By the end of May, there was a short 24-hour gap where the winds were dying down and it looked safe to bag a summit for Mollie and her team. “This meant everyone at Base Camp – around 250 climbers - were heading for the summit on the same night, which was really dangerous."
You have to cross 50m deep crevasses on ladders like those you might have in your garden shed
As soon as you step out of Base Camp and start to head up Mount Everest, you’re in the Khumbu Icefall, one of the most dangerous sections on the South Col route to the top of Everest.
Huge blocks of ice - the size of large houses - can tumble down and crush you at any moment. The glacier moves so fast that large crevasses often open without warning.
Mollie explained that you have cross these crevasses – usually four metres wide and 50m deep - using ladders. “These ladders are just like garden ladders you might have in your shed, just strung across a crevasse. Crossing them was just horrible. There were about 27 of them between Base Camp and Camp One."
Beyond here you enter the Western Cwm, a huge wide flat glacial valley, and into the ‘death zone’. This is the area above 8,000m where temperatures drop and oxygen levels are extremely low.
“There was only one time where I actually thought I was going to die," said Mollie. It was in the Western Cwm. “It’s really beautiful and peaceful, but it’s renowned for avalanches."
This avalanche was headed straight at me. It was the kind of moment when you think, ‘Oh, this could be it’
"We were heading on our summit attempt when this avalanche erupted on the right hand side of the Western Cwm and was headed straight at me.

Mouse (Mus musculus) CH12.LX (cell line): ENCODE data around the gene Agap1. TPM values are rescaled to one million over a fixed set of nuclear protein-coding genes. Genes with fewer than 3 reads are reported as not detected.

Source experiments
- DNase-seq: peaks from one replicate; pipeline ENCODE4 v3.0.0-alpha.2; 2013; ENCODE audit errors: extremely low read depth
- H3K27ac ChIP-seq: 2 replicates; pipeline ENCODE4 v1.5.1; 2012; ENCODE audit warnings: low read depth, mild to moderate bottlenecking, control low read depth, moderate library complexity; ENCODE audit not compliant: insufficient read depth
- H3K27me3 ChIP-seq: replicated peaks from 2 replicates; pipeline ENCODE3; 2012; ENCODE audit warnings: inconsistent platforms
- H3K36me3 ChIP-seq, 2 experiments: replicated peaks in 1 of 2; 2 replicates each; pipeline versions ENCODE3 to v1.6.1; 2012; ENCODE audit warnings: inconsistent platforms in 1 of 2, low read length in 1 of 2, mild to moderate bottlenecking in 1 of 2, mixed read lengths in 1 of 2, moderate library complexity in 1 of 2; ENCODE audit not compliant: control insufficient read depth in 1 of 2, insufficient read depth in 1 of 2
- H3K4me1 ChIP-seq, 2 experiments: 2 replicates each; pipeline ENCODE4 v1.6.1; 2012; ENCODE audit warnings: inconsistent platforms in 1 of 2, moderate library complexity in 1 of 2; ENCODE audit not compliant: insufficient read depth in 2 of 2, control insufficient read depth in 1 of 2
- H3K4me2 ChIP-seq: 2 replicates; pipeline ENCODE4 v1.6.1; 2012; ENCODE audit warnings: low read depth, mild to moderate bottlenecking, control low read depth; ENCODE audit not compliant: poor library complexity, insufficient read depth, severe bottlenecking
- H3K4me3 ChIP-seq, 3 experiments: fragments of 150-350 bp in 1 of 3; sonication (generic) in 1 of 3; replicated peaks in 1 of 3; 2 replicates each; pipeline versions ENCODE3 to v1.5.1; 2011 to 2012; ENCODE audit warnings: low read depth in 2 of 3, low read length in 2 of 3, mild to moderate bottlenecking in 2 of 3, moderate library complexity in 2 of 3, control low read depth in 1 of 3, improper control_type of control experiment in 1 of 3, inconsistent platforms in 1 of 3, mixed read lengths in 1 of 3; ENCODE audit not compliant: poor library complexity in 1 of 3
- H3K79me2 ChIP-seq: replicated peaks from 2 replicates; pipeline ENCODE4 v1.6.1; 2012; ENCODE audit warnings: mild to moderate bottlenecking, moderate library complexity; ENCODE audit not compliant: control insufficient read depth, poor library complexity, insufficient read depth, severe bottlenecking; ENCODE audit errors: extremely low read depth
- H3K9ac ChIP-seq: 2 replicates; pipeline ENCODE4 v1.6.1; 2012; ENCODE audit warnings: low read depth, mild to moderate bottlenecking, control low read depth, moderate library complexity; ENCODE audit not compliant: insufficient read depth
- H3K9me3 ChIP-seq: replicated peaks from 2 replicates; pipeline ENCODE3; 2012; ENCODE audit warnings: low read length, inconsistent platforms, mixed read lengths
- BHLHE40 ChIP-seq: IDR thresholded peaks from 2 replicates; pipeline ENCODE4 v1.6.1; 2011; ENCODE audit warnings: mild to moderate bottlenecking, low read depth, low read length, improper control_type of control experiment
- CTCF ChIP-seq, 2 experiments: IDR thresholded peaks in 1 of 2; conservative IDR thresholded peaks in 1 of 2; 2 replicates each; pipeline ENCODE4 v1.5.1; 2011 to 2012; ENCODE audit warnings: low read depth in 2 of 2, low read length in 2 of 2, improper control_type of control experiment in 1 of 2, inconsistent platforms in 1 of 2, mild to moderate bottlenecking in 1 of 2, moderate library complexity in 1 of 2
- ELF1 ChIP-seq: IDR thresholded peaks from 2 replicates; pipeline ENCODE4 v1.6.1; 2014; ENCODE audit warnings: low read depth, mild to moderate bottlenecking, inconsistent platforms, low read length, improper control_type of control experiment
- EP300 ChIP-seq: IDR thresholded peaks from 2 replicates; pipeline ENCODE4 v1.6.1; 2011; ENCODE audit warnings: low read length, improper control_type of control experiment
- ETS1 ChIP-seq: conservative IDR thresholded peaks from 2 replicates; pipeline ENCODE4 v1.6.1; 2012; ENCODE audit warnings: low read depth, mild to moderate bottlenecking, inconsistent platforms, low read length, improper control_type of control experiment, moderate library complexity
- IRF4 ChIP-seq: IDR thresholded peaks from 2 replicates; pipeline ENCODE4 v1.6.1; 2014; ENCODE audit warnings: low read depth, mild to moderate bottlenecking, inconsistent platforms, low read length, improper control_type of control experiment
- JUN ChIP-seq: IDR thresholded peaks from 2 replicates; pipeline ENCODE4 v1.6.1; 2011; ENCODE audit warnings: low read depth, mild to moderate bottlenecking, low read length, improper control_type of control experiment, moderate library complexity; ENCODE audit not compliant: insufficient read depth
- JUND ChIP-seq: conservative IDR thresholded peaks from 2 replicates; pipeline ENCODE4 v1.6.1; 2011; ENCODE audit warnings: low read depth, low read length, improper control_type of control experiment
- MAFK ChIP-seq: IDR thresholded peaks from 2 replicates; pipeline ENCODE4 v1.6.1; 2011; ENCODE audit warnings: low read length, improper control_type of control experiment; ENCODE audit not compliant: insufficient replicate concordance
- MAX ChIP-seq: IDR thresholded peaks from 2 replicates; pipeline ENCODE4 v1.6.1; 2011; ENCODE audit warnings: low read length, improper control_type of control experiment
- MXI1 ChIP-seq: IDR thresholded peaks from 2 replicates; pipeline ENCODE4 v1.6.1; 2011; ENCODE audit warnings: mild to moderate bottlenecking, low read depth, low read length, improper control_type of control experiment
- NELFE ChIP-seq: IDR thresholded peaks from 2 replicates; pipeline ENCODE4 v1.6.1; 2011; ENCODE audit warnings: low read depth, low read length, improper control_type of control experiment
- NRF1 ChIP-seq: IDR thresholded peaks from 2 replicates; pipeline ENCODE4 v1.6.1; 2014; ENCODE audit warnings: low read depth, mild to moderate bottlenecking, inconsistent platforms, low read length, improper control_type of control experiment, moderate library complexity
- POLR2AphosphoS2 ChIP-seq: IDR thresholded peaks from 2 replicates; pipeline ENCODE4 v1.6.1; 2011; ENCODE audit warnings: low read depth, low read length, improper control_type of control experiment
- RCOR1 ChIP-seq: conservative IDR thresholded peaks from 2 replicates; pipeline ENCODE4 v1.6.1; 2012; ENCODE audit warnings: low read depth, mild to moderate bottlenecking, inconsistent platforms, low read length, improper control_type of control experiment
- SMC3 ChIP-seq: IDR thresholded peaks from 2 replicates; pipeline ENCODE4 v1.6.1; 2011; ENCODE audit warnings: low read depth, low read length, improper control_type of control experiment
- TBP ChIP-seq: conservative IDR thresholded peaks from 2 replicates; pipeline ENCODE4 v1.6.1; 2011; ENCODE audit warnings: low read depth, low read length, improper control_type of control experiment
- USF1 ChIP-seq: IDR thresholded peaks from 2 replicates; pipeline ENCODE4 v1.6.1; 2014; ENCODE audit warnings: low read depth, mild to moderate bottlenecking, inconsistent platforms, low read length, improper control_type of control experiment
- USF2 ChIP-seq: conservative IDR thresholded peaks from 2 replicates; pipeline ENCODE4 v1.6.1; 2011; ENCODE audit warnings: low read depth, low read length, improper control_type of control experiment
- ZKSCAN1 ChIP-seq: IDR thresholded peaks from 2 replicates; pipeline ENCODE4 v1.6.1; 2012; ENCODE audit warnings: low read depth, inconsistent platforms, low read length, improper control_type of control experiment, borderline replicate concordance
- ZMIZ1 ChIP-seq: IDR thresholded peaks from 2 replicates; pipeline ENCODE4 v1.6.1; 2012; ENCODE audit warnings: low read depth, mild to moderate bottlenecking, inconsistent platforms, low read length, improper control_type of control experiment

“It was the kind of moment when you think, ‘Oh, this could be it’. I took off my rucksack and ran as fast as I could. But at 6,500m, the altitude as so high that running was just impossible. Luckily it dispersed before it got to me."
What did her family think about her attempting something so dangerous? “They were super supportive, but I don’t think my mum slept for the first two months I was away."
One of the most surprising facts about climbing Everest are the queues to reach the summit. Imagine a long snaking line of brightly coloured climbers all waiting their turn to top the highest peak in the world.
“We got to the top before most people that day," said Mollie. “But we met them all on the way down on Hilary Step. This is the crux of summit day. It’s a really thin rocky section with massive drops on all sides with lots of people waiting to move up. I was stuck there for a good two hours.
There's so little oxygen, it feels a bit like you're drunk - which isn't good when you've got big drops around you